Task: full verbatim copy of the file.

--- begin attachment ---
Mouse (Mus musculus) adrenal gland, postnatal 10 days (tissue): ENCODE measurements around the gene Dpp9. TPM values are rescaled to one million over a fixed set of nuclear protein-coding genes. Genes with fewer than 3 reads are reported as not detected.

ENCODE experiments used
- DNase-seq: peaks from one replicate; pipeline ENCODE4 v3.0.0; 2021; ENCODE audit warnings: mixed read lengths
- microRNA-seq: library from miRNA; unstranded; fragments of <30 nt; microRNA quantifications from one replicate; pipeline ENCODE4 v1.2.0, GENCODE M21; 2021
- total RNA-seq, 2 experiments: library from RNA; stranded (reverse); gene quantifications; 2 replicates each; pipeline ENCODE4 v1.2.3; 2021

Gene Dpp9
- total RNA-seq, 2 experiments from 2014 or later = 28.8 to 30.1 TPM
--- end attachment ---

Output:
Mouse (Mus musculus) adrenal gland, postnatal 10 days (tissue): ENCODE measurements around the gene Dpp9. TPM values are rescaled to one million over a fixed set of nuclear protein-coding genes. Genes with fewer than 3 reads are reported as not detected.

ENCODE experiments used
- DNase-seq: peaks from one replicate; pipeline ENCODE4 v3.0.0; 2021; ENCODE audit warnings: mixed read lengths
- microRNA-seq: library from miRNA; unstranded; fragments of <30 nt; microRNA quantifications from one replicate; pipeline ENCODE4 v1.2.0, GENCODE M21; 2021
- total RNA-seq, 2 experiments: library from RNA; stranded (reverse); gene quantifications; 2 replicates each; pipeline ENCODE4 v1.2.3; 2021

Gene Dpp9
- total RNA-seq, 2 experiments from 2014 or later = 28.8 to 30.1 TPM